There is a distinct difference between Peace Bonds and Surety issues. You can apply for a Peace Bond, Restraining Order or Terms of Release if you feel you are being threatened by a partner or ex-partner, or if you are being stalked. Peace Bonds, Restraining Orders and Terms of Release are issued when a court believes one person may cause injury to another person and/or to member of their family, or when the court sees that a person has “reasonable fear” of another person. A Surety is someone who agrees to take responsibility for a person accused of a crime. Responsibilities of a Surety include making certain that the accused comes to court on time and on the right dates, as well as making sure that the accused obeys each condition of the bail order. For detailed information on issues related to peace bonds or surety issues, refer the links listed in the right navigation bar.

Note: Generally, police are not involved in the creation of peace bonds or sureties but will enforce the conditions outlined in both.

Where can I find information on regulations associated with pocket bikes, ATV’s and other off-road vehicles?

Municipalities have the authority to determine whether or not off-road vehicles (ORVs) should be allowed access to roads under their authority. Off-road vehicles (ORVs) are defined as any two or three-wheeled motorized vehicles as well as specific vehicles described by regulations, with four or more wheels, intended for recreational use. ORVs are prohibited from 400 series highways, the Trans-Canada Highway and the Queen Elizabeth Way. ORVs cannot operate in a construction zone, on a closed highway, or within a provincial park unless allowed by the park. Municipalities may pass by-laws to decide if, where, and when off-road vehicles can be used on local roads. For further information please refer to the link listed to the right.

Note: The police will respond to complaints regarding pocket bikes, ATVs and/or ORVs that require immediate attention. A responding officer will investigate for violations under the Highway Traffic Act / Off-Road Vehicles Act and/or Compulsary Automobile Insurance Act. Note also that police have the authority to seize off-road vehicles and charge their operators when circumstances warrant.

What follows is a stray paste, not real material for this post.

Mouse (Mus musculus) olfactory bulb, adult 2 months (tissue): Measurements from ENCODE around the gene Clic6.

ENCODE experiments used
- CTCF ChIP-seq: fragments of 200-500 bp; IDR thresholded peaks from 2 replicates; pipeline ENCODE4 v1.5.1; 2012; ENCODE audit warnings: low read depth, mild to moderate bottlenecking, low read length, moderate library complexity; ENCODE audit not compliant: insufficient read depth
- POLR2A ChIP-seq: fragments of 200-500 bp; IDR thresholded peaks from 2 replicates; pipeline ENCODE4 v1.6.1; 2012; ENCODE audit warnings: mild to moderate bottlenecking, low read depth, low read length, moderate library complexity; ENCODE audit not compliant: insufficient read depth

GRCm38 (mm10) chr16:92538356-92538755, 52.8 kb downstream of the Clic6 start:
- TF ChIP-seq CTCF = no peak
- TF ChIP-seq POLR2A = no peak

What do I do if I want to dispose of hazardous waste material?

Guidelines in place under new environmental laws that govern the disposal of hazardous toxins. Residential hazardous waste must not be put in the garbage or poured down the drain. Hazardous waste is usually labelled as corrosive, explosive, poison or flammable. Materials of this nature can be taken to the Household Hazardous Waste Depot located at the Halton Waste Management Site at 5400 Regional Road 25 in Milton (905-825-6000 ext. 8291). For more information on waste management please refer to the link located in the right navigation bar.

Note: Halton Regional Police Service officers will respond to incidents involving hazardous waste disposal that require immediate action (i.e. accidents, spills, industrial accidents, etc.). If required, the police will also facilitate contact with the appropriate health/cleanup agencies. Charges are usually laid by the proper government agency.

Where can I find more information on issues related to fines, tickets, offences, and/or loss of points?

The demerit point system is designed to encourage drivers to improve their driving behaviour. Drivers convicted of driving-related offences have demerit points recorded on their records. Demerit points stay on your record for two years from the date of the offence. If you accumulate too many demerit points, your driver’s licence can be suspended. Further information can be found online on the Ministry of Transportation link found to the right.

If you receive a ticket, there are several options available to all defendants as outlined on the back of your ticket. For further information please see the corresponding link at right. Ticket payments can be made in person at any Provincial Offences Court in Ontario by cash, cheque, debit, Visa or Mastercard or can be made online. If you fail to respond to the ticket after 30 days have passed, the charge will be placed on a Fail to Respond docket and a Justice of the Peace will review the offence notice and may convict you in absentia.

Note: Members of the Halton Regional Police Service are tasked with enforcement of provincial statutes, including the Highway Traffic Act and Liquor Licence Act. Hence, officers are familiar with the rules governing the loss of points, licence suspension, etc.